In another major boost ahead of its November opening, National Gallery Singapore has received a $20 million donation.
The family of Far East Organization founder Ng Teng Fong has become the Gallery's fifth founding partner with the donation. A roof garden exhibition space on Level 5 of the City Hall Wing will be named after the late Mr Ng. It will be called the Ng Teng Fong Roof Garden Gallery.
The family's donation will also help in research, curatorial and exhibition work, with a focus on outdoor presentations of commissioned art.
Earlier, two major donations of $25 million and $12 million, by DBS Bank and Keppel Corporation respectively, to the National Gallery Singapore showed how corporate organisations are now coming forward in a bigger way to support the visual arts here. The other founding partners are Singtel, which contributed $20 million, and United Overseas Bank Group, whose donation amount is undisclosed at the moment.
In a statement, the Gallery's chief executive, Ms Chong Siak Ching, said the contribution from the Ng family will boost its efforts in engaging more visitors with inspiring art experiences.
"By taking exhibitions out of typical gallery spaces, we want to challenge talented artists to create thought-provoking pieces that will be presented against a canvas of lush greenery at the roof garden," she said.
It is one of the many ways the Gallery hopes to refresh the ways in which visitors experience art within the museum.
The first Ng Teng Fong Roof Garden Commission will be created by Danh Vo, a Vietnam-born Denmark-based artist who represents Denmark in the ongoing Venice Biennale this year. His art draws on his personal experience to explore broader historical, social and political themes. Vo has seen his total sales in international auctions shoot up from about US$33,700 (S$47,178) in 2012 to $2.37 million this year.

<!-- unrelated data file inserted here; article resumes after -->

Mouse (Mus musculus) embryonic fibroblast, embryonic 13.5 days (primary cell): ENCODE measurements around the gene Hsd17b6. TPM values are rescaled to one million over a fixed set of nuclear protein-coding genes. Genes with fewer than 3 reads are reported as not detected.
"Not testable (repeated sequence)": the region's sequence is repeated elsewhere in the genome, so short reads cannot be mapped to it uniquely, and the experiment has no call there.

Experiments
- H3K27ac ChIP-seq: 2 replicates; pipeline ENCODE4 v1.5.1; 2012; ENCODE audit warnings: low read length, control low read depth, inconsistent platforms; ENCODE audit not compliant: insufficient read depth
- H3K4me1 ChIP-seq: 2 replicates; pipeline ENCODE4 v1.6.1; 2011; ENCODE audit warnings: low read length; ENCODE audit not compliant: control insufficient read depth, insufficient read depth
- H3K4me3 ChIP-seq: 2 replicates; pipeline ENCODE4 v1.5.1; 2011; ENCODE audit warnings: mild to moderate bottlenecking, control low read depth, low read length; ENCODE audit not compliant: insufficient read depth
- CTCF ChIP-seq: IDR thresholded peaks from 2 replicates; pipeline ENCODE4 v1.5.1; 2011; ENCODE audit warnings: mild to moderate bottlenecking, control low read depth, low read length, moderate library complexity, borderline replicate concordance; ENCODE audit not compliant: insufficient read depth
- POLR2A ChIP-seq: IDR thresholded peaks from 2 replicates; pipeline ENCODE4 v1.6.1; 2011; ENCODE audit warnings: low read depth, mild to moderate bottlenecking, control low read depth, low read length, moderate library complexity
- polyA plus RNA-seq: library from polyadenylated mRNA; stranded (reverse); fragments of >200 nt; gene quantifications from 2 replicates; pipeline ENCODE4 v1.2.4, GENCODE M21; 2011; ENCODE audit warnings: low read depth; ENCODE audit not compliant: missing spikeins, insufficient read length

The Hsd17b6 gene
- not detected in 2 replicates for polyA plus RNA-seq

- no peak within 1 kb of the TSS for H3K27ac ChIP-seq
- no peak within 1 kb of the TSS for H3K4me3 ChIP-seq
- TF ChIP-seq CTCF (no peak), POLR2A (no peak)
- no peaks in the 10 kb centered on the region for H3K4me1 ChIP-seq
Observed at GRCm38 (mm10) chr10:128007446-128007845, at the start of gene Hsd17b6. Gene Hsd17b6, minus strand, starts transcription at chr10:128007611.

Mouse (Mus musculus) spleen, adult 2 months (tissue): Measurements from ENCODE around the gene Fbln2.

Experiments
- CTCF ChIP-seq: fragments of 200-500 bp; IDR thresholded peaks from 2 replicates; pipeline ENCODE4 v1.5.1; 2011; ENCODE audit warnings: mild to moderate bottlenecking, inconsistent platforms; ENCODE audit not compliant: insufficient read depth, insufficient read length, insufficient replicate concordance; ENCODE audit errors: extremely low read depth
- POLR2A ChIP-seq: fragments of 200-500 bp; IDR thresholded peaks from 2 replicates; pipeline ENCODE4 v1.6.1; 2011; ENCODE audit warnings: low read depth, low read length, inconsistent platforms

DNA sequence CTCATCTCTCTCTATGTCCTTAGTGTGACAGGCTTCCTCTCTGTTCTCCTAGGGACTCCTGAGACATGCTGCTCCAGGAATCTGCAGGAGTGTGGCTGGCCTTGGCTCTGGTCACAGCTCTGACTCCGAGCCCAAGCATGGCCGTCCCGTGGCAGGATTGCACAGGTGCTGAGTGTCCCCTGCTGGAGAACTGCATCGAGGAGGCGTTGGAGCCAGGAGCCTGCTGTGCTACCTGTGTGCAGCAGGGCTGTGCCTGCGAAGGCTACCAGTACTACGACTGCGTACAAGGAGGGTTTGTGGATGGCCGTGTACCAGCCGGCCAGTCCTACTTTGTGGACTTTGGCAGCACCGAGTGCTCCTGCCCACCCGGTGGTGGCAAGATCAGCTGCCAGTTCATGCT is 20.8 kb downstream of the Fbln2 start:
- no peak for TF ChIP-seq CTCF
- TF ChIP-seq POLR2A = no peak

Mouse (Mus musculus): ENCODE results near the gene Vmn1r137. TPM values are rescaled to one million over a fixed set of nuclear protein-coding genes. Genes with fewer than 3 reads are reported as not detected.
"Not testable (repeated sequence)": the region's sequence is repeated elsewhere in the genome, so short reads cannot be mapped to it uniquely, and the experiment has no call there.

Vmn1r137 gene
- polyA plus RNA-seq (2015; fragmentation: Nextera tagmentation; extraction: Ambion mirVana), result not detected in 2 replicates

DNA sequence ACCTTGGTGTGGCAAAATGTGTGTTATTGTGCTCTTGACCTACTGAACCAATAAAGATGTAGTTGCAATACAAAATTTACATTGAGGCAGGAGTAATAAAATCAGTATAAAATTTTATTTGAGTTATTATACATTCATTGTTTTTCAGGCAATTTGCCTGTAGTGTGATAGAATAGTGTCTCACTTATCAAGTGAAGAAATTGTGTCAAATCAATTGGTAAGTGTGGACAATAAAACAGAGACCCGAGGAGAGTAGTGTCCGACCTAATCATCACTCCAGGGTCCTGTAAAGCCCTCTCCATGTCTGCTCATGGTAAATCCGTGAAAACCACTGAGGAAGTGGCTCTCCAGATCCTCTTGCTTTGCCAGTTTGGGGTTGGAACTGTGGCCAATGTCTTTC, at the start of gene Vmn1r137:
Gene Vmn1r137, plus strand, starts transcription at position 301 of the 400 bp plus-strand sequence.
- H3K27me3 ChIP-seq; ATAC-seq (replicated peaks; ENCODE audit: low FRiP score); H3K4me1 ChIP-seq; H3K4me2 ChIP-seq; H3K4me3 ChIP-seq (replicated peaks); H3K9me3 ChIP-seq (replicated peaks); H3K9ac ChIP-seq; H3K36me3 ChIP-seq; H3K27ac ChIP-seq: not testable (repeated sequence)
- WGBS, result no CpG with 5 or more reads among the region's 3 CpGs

Every year, the Ng Teng Fong Roof Garden Gallery will feature a site-specific commission by a leading artist that relates to the curatorial narratives of the museum's collections and permanent galleries.
A spokesman for Mr Ng's family said: "We thank the National Gallery for naming the Gallery's roof garden and exhibition series after our late father, as a meaningful way to remember him. It is our hope that the Ng Teng Fong Roof Garden Gallery and Commission will be an inspiring environment that brings art to all."
The roof garden is the result of restoration works to preserve the architectural authenticity and character of the former Supreme Court and City Hall.
Spanning 3,000 sq m, it features a 5m-tall vertical green wall and overlooks the Civic District. The first admission-free exhibition at the roof garden is scheduled to open in April next year.
When it opens on November 24, the $530-million Gallery will house the largest public display of modern South-east Asian art in the world.